Brexit cooks up a curry crisis for Britain
Chicken Tikka masala may be a seasoned dish in India, but in Britain it is in a soup. Declared a national dish in 2001 by foreign secretary Robin Cook, the savoury curry is now being threatened due to Brexit. Stringent immigration laws is cutting down on the foot soldiers of the curry industry.
Quartz India reported that staffing shortage and rising costs might shut down a third of the UK’s estimated 17,000 curry houses over the next decade. That is a huge number for an industry that employs over 100,000 people and contributes over £4 billion to the British exchequer.
During a BBC Radio interview, even the Duke and Duchess of Cambridge confirmed that curry is their preferred dish when it comes to take-aways. The dish trumped the otherwise popular Chinese cuisine. However, it is often ordered with a fake address. Prince William and Kate Middleton’s love is in sync with Britain which boasts of a curry house in every corner.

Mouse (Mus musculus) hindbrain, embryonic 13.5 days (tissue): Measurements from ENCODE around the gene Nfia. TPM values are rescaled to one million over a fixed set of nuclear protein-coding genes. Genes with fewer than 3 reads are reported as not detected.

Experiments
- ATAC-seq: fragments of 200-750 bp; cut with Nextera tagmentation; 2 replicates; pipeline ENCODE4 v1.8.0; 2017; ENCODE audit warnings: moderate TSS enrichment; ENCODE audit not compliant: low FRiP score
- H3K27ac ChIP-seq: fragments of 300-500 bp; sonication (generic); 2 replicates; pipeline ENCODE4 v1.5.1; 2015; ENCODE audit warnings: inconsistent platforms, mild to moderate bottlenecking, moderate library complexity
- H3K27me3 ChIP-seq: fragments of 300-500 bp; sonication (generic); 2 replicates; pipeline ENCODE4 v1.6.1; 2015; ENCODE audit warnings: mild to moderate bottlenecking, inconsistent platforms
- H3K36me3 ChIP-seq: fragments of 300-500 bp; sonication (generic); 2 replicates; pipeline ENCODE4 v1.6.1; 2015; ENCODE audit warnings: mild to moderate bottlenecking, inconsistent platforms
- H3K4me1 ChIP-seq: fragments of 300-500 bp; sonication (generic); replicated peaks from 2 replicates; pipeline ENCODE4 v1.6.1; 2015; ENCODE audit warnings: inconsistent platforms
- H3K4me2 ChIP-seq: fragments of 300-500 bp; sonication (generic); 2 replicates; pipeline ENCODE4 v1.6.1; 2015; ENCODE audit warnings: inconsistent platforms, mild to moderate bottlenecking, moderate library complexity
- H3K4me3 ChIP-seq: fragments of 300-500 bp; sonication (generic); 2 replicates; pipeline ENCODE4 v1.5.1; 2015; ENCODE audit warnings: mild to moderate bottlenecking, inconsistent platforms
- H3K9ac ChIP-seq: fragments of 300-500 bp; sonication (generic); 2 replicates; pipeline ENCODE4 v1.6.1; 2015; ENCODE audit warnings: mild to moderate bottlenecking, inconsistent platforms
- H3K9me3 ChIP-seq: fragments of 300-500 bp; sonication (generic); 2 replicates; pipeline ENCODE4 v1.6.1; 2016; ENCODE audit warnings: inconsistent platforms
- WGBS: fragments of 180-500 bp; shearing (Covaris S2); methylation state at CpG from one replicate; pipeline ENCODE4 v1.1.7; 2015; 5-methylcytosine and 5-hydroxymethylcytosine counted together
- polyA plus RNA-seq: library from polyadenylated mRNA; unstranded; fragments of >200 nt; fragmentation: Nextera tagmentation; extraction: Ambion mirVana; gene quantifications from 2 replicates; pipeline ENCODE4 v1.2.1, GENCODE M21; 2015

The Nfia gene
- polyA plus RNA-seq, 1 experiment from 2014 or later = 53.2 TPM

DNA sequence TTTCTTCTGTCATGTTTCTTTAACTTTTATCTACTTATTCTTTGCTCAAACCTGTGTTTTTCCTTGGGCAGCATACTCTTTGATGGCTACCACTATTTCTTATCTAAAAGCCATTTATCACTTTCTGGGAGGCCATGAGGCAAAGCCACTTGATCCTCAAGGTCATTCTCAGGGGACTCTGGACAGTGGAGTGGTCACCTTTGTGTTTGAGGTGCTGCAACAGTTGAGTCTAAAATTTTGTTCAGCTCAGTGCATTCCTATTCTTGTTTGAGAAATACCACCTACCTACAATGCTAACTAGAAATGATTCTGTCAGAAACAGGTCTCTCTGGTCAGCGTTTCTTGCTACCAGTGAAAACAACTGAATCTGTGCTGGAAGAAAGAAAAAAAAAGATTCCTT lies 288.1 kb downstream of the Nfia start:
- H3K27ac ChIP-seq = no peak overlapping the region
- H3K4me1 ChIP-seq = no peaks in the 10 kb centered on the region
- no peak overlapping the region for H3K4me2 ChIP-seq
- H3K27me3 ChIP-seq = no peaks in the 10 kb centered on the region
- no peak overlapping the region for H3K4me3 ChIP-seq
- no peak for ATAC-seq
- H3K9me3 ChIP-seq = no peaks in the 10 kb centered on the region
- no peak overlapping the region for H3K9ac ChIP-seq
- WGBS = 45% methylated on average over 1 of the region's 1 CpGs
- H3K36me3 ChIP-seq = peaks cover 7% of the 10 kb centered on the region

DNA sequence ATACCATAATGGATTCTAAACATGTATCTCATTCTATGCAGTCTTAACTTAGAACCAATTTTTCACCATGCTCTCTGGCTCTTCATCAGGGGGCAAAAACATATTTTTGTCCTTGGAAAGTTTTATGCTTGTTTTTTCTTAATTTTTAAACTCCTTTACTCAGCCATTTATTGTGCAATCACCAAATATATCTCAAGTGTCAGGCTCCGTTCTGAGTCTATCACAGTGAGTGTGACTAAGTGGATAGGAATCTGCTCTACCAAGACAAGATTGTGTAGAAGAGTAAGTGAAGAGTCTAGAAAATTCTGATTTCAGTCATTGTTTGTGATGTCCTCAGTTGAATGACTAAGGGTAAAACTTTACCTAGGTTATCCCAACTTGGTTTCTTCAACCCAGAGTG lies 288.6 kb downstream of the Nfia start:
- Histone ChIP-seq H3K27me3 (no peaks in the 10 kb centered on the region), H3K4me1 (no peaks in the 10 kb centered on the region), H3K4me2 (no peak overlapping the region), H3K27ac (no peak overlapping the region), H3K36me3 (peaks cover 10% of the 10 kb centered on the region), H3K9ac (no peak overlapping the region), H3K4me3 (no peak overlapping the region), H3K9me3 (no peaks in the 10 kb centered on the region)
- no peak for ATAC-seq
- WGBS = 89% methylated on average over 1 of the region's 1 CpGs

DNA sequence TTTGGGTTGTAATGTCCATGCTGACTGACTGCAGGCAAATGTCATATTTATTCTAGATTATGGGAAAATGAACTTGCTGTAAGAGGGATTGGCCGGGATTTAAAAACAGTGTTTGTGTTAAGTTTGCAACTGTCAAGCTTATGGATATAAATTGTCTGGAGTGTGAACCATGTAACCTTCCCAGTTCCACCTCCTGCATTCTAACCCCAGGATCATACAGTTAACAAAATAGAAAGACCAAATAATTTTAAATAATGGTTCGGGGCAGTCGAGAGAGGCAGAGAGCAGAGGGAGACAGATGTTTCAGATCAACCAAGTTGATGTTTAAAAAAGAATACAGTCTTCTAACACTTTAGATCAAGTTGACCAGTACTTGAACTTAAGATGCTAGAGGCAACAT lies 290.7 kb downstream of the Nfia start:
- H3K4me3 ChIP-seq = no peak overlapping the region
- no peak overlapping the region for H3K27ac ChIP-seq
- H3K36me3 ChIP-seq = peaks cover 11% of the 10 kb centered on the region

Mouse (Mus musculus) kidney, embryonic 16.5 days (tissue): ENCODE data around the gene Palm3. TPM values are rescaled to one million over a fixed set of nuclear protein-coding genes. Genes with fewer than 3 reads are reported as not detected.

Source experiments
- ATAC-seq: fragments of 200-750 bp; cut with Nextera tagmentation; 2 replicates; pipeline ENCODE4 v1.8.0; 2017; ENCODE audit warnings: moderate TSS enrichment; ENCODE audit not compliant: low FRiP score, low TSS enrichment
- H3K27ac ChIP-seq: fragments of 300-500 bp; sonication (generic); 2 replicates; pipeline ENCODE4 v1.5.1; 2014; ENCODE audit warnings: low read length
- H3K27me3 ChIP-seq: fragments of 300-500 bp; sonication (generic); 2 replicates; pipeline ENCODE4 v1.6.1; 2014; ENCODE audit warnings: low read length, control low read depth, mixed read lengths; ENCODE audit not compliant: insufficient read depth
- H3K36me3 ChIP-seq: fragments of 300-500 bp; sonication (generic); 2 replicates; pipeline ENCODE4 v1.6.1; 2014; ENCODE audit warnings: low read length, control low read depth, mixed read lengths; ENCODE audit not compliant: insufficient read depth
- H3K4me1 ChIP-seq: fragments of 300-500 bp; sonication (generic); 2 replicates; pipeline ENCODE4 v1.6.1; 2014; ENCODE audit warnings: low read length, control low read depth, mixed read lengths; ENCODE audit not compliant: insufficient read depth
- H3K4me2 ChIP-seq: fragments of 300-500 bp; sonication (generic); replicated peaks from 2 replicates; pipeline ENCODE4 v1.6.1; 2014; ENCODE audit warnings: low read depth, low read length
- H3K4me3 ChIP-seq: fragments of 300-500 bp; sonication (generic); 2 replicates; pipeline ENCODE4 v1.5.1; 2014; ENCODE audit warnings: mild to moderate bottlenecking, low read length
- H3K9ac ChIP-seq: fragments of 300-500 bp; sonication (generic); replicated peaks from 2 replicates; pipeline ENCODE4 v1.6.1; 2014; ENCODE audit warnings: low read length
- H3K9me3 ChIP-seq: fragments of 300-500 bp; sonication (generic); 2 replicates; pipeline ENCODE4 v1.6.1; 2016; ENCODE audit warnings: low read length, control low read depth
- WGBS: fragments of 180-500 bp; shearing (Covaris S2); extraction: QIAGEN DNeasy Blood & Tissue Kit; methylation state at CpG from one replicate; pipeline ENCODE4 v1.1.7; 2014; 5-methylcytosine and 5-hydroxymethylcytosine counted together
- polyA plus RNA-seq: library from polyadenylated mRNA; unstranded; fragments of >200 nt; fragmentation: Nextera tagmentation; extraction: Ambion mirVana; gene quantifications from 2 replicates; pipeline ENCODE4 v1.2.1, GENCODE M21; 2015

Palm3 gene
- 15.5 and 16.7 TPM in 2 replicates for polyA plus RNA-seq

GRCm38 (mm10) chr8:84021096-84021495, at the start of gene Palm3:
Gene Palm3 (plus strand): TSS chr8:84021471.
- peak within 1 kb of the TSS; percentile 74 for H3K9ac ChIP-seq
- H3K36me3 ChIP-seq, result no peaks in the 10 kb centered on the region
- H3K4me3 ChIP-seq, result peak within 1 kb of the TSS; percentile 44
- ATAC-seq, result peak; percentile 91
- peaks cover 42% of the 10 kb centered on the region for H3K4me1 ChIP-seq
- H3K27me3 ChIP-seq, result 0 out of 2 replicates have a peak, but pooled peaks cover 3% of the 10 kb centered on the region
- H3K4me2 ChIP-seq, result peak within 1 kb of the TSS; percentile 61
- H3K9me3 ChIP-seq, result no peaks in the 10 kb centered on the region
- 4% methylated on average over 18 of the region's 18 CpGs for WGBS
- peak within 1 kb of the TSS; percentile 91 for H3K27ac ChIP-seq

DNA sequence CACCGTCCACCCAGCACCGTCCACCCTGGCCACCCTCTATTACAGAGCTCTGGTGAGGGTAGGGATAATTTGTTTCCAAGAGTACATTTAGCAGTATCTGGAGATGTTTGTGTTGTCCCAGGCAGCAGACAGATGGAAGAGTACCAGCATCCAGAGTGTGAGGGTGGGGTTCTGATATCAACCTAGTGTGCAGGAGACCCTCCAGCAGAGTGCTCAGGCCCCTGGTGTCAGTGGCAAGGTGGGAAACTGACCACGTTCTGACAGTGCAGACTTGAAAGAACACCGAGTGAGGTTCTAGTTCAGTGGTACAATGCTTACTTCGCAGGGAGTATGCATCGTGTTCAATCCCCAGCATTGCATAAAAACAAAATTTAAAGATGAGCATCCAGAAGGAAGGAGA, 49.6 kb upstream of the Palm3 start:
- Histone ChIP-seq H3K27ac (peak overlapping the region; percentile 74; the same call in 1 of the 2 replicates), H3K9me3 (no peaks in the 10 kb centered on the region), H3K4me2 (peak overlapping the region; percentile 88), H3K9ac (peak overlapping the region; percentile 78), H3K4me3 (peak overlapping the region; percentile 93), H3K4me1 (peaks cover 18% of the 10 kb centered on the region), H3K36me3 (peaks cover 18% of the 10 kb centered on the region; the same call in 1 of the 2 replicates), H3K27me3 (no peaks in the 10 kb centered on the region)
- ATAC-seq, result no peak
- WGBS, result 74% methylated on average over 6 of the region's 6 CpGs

Primarily owned by Bangladeshis hailing from the northeastern city of Sylhet, the industry depends on immigrant labour force. But the Home Department Office attempts to bring down net immigration is strangulating the industry with a £2,000 fee on importing skilled labour. The department’s work permit scheme imposes a salary threshold of £29,750, including rent and accommodation.
For this industry which employs people in millions, Brexit is sounding the death knell not just economically but culturally too as the curry is a sign of a modern diverse British culture that may soon be lost.